Aurora holds forum on women's issues
Equal pay for women will probably not become a reality for years to come, some area leaders said at a forum on women's issues in Aurora on Thursday.
Foster said women still make less than men despite efforts going back to the Equal Pay Act that President John Kennedy signed into law in 1963.
"Today, women make 79 cents for every $1 that men make, and that ratio is even worse for women of color," he said.
Foster is co-sponsor of the Paycheck Fairness Act, proposed legislation that would make wage discrimination based on gender subject to the same remedies as discrimination based on race or national origin.
"This is especially important because in 2012, over 60 percent of women were the sole or primary breadwinners in the family. This is a family issue, not just a women's issue," he told the audience.
Andie Kramer and Al Harris, attorneys in two law firms, authored "Breaking through Bias" that offers communications techniques for women to succeed in work.
Harris said the progress of the late 1970s and 1980s has stalled since the 1990s.
"We have about the same number of CEOs in Fortune 500 companies and the same percentage of women who are equity partners in law firms that we did in the late 1990s," Harris said.
Kramer said it'll be years before the workplace overcomes gender bias.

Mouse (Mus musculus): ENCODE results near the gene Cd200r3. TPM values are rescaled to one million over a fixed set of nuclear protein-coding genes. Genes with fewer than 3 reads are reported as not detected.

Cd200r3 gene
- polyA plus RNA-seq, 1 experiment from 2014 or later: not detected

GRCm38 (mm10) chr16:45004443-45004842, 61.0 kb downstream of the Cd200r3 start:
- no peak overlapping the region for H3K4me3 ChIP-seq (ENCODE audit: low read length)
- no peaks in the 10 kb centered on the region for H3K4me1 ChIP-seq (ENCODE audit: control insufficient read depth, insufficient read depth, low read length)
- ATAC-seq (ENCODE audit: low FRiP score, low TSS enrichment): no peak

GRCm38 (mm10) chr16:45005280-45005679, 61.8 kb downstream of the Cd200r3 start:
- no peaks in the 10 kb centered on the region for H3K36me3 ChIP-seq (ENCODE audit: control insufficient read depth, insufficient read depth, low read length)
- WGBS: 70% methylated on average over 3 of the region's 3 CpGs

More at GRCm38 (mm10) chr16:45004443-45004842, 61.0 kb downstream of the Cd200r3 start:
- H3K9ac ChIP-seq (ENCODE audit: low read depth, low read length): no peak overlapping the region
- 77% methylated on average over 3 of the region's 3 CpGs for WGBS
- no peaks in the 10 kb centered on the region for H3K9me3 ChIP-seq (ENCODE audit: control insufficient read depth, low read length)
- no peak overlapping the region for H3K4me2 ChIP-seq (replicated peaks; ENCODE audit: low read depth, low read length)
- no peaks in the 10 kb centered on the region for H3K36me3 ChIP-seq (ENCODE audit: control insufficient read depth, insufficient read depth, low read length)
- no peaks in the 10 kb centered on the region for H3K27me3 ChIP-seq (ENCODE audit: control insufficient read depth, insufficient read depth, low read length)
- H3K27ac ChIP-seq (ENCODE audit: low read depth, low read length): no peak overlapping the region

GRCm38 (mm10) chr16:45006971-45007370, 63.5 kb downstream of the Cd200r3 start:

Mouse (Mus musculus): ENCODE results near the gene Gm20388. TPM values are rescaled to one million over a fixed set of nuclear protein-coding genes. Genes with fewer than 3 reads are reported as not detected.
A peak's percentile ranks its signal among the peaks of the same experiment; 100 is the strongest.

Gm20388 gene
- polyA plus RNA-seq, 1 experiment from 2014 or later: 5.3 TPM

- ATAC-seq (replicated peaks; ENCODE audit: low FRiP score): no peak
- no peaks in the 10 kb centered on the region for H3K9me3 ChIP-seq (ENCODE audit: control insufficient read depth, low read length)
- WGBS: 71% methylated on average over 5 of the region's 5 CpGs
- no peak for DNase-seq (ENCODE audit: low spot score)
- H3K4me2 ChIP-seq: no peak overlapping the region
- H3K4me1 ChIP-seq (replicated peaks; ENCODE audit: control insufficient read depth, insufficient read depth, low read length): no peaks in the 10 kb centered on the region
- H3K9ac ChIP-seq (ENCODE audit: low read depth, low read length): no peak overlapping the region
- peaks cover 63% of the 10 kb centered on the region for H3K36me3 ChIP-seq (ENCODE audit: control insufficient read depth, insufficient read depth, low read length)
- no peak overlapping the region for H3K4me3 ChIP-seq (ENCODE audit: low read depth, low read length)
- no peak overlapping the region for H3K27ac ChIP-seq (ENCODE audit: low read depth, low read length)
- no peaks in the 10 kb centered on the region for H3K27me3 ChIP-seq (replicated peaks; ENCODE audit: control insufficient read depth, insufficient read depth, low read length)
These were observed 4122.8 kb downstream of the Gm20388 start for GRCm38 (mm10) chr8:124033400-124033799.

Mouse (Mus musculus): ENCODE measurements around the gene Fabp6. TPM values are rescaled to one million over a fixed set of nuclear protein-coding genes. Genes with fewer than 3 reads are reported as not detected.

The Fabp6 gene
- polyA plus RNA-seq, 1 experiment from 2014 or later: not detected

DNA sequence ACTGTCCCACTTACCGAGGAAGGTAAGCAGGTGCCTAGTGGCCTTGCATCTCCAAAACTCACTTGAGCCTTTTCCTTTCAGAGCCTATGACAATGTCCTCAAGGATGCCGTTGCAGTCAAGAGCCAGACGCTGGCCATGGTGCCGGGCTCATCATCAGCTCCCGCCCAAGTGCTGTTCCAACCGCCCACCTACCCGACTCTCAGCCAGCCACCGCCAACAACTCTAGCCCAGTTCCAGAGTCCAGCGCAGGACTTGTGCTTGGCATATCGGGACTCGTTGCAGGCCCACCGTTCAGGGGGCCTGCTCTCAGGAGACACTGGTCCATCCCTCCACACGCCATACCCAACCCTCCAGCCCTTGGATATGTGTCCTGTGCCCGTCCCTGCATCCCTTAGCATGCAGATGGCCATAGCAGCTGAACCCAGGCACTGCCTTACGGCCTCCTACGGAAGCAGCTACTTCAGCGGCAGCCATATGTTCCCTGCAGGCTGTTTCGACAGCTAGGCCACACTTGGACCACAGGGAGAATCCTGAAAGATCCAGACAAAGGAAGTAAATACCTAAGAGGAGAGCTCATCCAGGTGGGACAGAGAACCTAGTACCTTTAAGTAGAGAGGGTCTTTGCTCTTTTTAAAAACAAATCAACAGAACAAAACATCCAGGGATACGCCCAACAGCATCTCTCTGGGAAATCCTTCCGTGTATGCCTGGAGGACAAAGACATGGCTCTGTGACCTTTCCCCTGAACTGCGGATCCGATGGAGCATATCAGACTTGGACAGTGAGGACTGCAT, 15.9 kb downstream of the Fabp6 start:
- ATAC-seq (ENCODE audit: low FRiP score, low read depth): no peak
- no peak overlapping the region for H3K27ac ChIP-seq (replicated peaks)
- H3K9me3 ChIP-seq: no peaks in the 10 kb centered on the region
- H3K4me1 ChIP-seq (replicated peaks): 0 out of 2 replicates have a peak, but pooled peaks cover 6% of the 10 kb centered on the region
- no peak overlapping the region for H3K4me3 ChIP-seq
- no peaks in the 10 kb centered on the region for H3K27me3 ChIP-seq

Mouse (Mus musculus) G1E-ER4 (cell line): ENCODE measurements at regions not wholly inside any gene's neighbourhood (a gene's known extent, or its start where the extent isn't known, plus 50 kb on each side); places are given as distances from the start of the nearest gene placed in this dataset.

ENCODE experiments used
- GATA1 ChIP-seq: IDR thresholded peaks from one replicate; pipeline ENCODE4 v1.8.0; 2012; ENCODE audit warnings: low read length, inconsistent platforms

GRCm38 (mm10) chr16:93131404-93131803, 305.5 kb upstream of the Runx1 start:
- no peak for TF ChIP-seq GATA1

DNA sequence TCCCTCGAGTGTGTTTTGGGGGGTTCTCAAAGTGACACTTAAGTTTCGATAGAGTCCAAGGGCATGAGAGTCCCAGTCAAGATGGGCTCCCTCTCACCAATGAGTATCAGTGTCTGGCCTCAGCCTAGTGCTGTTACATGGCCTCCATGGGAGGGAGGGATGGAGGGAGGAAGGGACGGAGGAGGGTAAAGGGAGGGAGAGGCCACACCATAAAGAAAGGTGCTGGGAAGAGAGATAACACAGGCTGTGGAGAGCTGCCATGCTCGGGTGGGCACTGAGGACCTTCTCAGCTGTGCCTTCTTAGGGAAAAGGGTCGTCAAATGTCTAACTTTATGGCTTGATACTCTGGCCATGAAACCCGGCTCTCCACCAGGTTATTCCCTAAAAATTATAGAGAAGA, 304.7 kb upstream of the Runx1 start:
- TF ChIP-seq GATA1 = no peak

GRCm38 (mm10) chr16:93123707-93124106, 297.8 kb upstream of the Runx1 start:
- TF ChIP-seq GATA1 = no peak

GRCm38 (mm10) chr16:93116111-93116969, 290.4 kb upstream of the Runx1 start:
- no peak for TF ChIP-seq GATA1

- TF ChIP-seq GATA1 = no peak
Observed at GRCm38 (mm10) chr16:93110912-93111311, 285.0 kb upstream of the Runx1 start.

"The speculation now is that it could be another 100 years before women have equal pay," she said.
K. Sujata, president and CEO of the Chicago Foundation for Women, asked how many more generations of women will have to accept 20 percent less pay than men.
She said the foundation created the 100 Percent Project, described as a coordinated effort to increase women's economic security and put an end to gender bias. The 2030 goal is for all women in the Chicago area to have equal pay and benefits in the workplace.
"The 100 Percent Project must involve all of us," she said.
Foster said gender biases in the workplace remain one of the most significant challenges to women.
"We even see examples of it in Congress where female senators are too often interrupted and talked-over by their male colleagues," Foster said.
He said women who negotiate for promotions are likely to be labeled as intimidating, aggressive or bossy.
"We need to challenge these attitudes," he said.
Elizabeth Sturm, of the League of Women Voters Naperville, is an assistant professor at Lewis University in Romeoville. She has researched the workplace opportunities for women at universities.
"One in 10 women make it to full professor, and women achieve tenure less than men do, and that's even with women coming out with more advanced degrees than men. There is plenty of talent, but women are not receiving the same benefits," Sturm said.
Jerre Henriksen represented the Aurora branch of the American Association of University Women. She said more women are needed in federal, state and local leadership roles. She said that last year only six women were U.S. governors and two were women of color.
She said employers need to promote flexibility and fair expectations for both men and women and enforce fair policies through tools like diversity training and blind resume screening.
"How do we close the gender leadership gap? First of all we need to look at ourselves as individuals. We are partly responsible and will be part of the solution. ... The future is rushing at us. Let's take a hand in the future," she said.